How To Do Cheerleading Stunt Dismounts: The Pop Down

by omni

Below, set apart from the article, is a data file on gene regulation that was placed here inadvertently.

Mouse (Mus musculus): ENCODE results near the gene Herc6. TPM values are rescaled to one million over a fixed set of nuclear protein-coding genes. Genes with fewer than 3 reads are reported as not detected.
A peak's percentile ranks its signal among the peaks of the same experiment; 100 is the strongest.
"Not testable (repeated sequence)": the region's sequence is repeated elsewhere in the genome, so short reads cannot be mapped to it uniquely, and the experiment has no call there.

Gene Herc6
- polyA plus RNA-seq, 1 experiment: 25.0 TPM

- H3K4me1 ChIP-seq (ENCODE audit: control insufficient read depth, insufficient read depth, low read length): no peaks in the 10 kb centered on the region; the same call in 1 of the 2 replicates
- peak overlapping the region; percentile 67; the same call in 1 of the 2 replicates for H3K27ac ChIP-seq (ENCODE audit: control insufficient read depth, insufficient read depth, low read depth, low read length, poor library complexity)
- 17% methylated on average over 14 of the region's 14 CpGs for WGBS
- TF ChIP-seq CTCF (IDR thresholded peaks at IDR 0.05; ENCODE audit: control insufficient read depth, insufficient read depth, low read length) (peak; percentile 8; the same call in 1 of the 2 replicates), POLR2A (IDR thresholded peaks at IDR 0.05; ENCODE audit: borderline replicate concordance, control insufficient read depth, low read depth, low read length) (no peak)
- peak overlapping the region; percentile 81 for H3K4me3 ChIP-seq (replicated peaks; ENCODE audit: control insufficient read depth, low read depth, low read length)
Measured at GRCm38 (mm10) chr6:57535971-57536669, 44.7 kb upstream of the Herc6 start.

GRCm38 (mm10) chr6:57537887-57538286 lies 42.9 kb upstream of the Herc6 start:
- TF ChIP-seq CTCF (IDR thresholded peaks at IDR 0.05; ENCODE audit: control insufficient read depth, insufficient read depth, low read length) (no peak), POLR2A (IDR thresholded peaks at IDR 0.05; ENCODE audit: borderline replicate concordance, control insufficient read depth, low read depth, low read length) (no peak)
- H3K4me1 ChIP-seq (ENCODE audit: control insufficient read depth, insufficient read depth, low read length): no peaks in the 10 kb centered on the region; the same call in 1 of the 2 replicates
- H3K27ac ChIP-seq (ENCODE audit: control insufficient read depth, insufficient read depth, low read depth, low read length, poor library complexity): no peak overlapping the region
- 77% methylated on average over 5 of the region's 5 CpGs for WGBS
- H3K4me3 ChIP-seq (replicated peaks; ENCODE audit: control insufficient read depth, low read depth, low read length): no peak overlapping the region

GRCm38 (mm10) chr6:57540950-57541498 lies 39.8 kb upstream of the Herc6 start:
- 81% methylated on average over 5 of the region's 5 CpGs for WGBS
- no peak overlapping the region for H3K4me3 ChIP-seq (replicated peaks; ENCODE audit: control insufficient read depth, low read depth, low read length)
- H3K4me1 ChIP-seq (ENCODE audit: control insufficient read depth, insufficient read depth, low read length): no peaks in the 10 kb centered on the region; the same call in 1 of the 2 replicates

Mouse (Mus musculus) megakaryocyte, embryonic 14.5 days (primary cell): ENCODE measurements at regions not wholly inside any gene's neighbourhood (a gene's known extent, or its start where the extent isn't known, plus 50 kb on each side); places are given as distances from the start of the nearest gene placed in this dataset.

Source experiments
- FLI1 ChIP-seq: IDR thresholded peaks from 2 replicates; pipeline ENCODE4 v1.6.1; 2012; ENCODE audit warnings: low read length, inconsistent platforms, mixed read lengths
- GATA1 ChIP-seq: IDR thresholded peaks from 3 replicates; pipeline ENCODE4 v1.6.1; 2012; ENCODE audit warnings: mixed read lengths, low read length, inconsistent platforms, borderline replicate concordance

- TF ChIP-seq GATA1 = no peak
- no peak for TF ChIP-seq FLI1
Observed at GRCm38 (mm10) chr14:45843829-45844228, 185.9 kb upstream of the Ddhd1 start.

Coordinating the count series, timing and motions of a cheerleading stunt is only the beginning of mastering a move. Once the flyer is in position for the stunt, what next? Well, she needs to be able to come back down to the ground safely, and the dismount should be performed as cleanly as the stunt itself. For beginners, a good basic dismount to learn is the pop down. Though a basic dismount, the pop down still requires strength, agility, skill and trust among squad members. Members of cheerleading stunt groups need to have a fitness and strengthening routine to keep their bodies and muscles conditioned for the demands of stunting. Stunts and dismounts should only be performed under proper, trained supervision to ensure the safety of everyone. Before any group attempts a stunt or dismount, they should discuss and decide on a standard count series. Each and every stunt and dismount a group performs should be done on counts, and it is typically the responsibility of the spotter to keep the beat and call it out. Timing is critical in stunting and dismounting, and new teams need to practice their timing as much as they practice their actual stunts. How To Perform A Pop Down Dismount From A Thigh Stand Click above to view large image Bases The bases will remain in lunge position until the flyer has landed. The bases must keep their eyes up, on the flyer, at all times during any stunt or dismount. 3 Both bases should remove their outside hands from the flyer’s feet and reach up with their palms up to receive the flyer’s hands. Once the main hand grips are secure, the entire stunt group will dip slightly. As the group rises up from the dip, the left base should release the flyer’s thigh and raise her arm to place her hand (thumb out) at about the flyer’s elbow. Simultaneously, the bases will release the flyer by popping her up slightly. As the flyer is being released, the right base will release the flyer’s thigh and bring her arm up to catch the flyer’s bicep as she is landing to help stabilize her. Once the flyer has landed and is stable, the bases release her arms and the entire group faces forward with the feet together and their arms at their side. Flyer The flyer should stay tight and keep her legs locked during this dismount. When the stunt group is ready to dismount, the flyer should lean forward slightly from her waist, without bending her knees, and bring her arms down to the “T” position, where the bases will lock hands with her. Once those main hand grips are secure, the bases and spotter will dip the flyer slightly, then release her by popping her up. During the release, the flyer will get additional support and stabilization from the bases as they release her thighs and grip her biceps. As the flyer is being released, she should push her ankles together so that she’ll land with her feet together. She should bend her knees when she lands to absorb the shock of the landing. Once the flyer has landed and is stable, the bases and spotter will release her and the entire group faces forward with the feet together and their arms at their side. Spotter The spotter will help guide the flyer down. Once the main hand grips between the bases and the flyer are secure, the spotter should follow the movements of the bases as they dip the flyer slightly, and prepare to take on more weight when the flyer is released. As the flyer is coming down, the spotter should help stabilize her and absorb some of the impact of the landing by bending their knees. Once the flyer has landed and is stable, the spotter can release her waist and the entire group faces forward with the feet together and their arms at their side. How To Perform A Pop Down Dismount From A Basic Extension Click above to view large image Bases The bases must keep their eyes up, on the flyer, at all times during any stunt or dismount. The bases should lower the flyer back into the elevator position by dropping their hands down to their shoulders or chins. Next, the bases will shift the flyer’s weight to their back hands and their front hands will reach up, with their palms up, to receive the flyer’s hands. This should be done one base at a time, to maximize the flyer’s stability. Once those main hand grips are secure, the bases and spotter will dip the flyer slightly, then release her letting go of her feet. During the release, the bases should step out slightly with their outside foot, to position themselves in the best way to support the flyer. The bases should raise their now free inside arm up and grip the flyer’s bicep as she is coming down. Once the flyer has landed and is stable, the bases release her arms and the entire group faces forward with the feet together and their arms at their side. Flyer The flyer should lean forward from the waist, without bending her legs and keeping her head straight, and begin to bring her arms down. The flyer needs to maintain a tight core throughout the dismount. The flyer will grasp the bases’ hands, one at a time, as they reach up. The flyer should keep her head up and continue to look outward. Once those main hand grips are secure, the bases and spotter will dip the flyer slightly, then release her letting go of her feet. During the release, flyer will bring her arms out into a “T” position and push her ankles together. The flyer should land with her feet together and bend her knees when she lands to absorb the shock of the landing. She should also use the support that she is getting from the bases and spotter to help reduce some of the weight of the landing. Once the flyer has landed and is stable, the bases and spotter release the flyer and the entire group faces forward with the feet together and their arms at their side. Spotter The spotter will help guide the flyer down. Once the main hand grips between the bases and the flyer are secure, the spotter should follow the movements of the bases as they dip the flyer slightly, and prepare to take on more weight when the flyer is released. As the bases release the flyer’s feet, the spotter should reach up and grip the flyer’s waist. As the flyer is landing, the spotter should help stabilize her and absorb some of the impact of the landing by bending their knees. The spotter may choose to keep their hands on the flyer’s ankles until the flyer is released. If so, it is important for the spotter to remember to pull their arms up and out when they release the flyer’s ankles so that they don’t hit the flyer. The should also help the flyer get her feet together by pushing her ankles together. Once the flyer has landed and is stable, the spotter can release her waist and the entire group faces forward with the feet together and their arms at their side. An alternate way to do a basic dismount is to adjust the way the feet come down. By having the flyer step down with one foot first, and then the other, the dismount would become a walk down. In a walk down, the flyer’s feet meet and come together on the ground.